North Dakota is the rare state that dialed back its bill. Senate Bill 2234 calls for a “legislative management study” of VoIP but demands no regulatory changes (http://bit.ly/11nUBWE). But an earlier draft said the state can’t “directly or indirectly regulate the entry, rates, terms, or conditions” of IP or VoIP (http://bit.ly/XsnVon). The bill passed the Senate 47-0 in February, the House 88-5 Wednesday and now returns to the Senate. Industry in North Dakota hadn’t coalesced around that bill as well as in other states like Kansas, where stakeholders were “lock step,” according to Richards: “They just needed more time to think about it,” he said, noting the state’s short legislative season and a perception that the state commission wasn’t going to be “aggressive” in trying to regulate VoIP. He contrasted that with the Kansas Corporation Commission, which asserted authority over interconnected VoIP service in January — a position nullified under the pending Kansas bill (CD Feb 20 p5). In Iowa, the Legislature opted for a study bill as well to await a proceeding of the Iowa Utilities Board, Richards added. State regulators’ views “run the gamut but at the end of the day they are charged with enforcing their states’ laws,” Stephenson said.

New England remains less receptive. Stephenson emphasized New York and Connecticut as holdouts but pointed to New York’s emerging tech economy as a potential impetus for a bill’s passage. “I think that being a priority for the mayor [Michael Bloomberg of New York City] will really change the paradigm,” promoting greater awareness of regulatory costs, he said. Tech-focused Massachusetts adjusted IP regulations, he said. Richards also pointed to Connecticut and New York as holdouts. One of the biggest hurdles in putting together a successful bill tends to be rural phone companies “concerned about creating what they perceive to be an unlevel playing field,” Richards said. There’s also funding issues related to state USF and 911, he added, noting that VON never objects to those provisions as long as state and federal language is consistent.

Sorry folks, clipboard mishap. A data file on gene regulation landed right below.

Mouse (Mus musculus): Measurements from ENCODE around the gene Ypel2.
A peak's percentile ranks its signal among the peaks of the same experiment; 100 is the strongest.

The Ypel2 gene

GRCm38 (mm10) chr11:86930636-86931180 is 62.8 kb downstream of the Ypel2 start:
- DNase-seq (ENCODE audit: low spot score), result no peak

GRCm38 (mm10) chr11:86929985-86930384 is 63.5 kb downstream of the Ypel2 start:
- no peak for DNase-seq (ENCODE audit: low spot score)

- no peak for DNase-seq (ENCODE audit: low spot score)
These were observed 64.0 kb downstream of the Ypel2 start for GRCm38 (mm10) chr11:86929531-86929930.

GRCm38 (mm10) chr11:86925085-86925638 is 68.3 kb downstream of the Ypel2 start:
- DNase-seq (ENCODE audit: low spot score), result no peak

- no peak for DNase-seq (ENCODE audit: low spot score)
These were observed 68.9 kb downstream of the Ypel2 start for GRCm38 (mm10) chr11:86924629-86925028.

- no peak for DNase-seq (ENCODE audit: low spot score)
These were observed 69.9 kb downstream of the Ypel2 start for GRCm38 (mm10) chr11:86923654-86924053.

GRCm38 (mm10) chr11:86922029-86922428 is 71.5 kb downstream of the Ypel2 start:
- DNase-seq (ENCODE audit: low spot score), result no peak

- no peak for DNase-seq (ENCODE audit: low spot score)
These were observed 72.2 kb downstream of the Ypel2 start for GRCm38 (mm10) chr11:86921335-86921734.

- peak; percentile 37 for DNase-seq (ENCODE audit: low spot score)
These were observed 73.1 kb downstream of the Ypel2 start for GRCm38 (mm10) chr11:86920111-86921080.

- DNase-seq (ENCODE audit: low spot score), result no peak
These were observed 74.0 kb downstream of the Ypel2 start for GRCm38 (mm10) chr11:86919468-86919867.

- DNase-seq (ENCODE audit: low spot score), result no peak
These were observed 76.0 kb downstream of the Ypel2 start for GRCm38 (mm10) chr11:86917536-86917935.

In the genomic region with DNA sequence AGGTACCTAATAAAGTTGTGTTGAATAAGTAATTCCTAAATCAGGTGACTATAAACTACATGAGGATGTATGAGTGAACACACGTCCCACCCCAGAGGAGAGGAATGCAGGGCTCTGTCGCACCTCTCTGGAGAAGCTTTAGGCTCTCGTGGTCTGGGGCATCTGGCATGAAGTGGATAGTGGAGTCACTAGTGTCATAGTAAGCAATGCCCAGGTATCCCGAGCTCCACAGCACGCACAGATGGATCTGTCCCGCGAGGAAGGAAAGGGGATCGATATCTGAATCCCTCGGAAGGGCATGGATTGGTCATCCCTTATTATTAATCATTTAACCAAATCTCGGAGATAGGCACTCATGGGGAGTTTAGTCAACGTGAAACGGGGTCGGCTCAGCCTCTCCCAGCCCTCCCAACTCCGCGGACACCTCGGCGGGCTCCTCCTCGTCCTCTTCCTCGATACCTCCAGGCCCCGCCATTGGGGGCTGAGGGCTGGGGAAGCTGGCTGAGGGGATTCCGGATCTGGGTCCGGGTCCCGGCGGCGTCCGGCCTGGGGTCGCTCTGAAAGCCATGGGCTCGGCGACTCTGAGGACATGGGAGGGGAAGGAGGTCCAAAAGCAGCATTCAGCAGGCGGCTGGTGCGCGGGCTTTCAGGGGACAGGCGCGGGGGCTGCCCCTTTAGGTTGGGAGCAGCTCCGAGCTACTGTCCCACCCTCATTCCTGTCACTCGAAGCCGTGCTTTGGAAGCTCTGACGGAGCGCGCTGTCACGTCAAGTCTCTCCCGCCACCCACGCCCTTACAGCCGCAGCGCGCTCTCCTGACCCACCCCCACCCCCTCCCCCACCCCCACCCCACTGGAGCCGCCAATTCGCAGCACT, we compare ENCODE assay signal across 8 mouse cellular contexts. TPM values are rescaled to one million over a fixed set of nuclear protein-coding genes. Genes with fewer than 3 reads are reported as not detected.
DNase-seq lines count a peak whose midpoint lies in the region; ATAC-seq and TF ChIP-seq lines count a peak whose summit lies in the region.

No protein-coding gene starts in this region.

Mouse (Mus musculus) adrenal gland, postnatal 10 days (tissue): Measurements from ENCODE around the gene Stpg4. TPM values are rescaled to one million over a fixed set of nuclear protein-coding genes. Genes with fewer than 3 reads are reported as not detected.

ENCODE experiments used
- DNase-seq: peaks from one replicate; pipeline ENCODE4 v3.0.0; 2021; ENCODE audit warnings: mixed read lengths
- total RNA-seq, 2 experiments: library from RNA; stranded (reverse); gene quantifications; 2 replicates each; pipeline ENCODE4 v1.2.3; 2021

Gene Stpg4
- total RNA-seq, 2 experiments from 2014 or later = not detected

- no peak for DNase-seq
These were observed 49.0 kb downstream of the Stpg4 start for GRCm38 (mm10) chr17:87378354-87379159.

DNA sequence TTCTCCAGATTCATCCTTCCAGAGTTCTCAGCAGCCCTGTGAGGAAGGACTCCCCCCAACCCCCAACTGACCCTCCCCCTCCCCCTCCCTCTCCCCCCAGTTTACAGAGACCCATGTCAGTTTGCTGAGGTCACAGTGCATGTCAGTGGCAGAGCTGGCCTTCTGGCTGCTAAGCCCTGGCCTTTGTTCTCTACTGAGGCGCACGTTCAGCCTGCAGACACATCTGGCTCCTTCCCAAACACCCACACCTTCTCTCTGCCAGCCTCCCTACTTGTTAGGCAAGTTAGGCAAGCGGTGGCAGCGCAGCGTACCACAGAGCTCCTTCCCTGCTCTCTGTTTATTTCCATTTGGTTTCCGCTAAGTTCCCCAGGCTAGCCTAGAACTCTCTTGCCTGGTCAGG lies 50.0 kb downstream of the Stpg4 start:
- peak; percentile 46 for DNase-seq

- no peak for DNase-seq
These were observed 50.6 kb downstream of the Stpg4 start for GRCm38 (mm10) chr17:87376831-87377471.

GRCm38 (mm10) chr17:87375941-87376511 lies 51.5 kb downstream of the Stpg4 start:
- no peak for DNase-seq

Consumer concerns are minimal, bill proponents said. States retain a role — not carrier-of-last resort obligations or pricing but a general tax and consumer protection role, Stephenson added. ALEC is examining what IP-world policies should guide disaster recovery, focused on mobile technology and state tax treatment of companies, Stephenson said. “California was it,” Richards said of consumer outcry, pointing to The Utility Reform Network’s concerns voiced as that state passed legislation. “When have the states stepped back and reversed field? No states have done that.” There’s a “minuscule” number of complaints against VoIP providers, Richards warranted as a reason. States can and may reverse the laws if necessary, Costa said, noting they’re in their “infancy” and that the biggest companies like AT&T and

Verizon have not yet moved en masse to IP services.

“The IP transition is under way, and I’d argue it’s much further along on the state level,” Stephenson said. “They are experimenting with these different regulatory frameworks,” often turning to a “light touch” and “market-based” approach.

Richards hopes his job will get “easier” going forward and suggested it will as he’s able to tell legislators, “’Your neighboring states have done this.’” VON and the VoIP community will revisit these issues this fall to consider how circumstances have changed in certain states. This year’s legislative season is now “over the tipping point,” he said.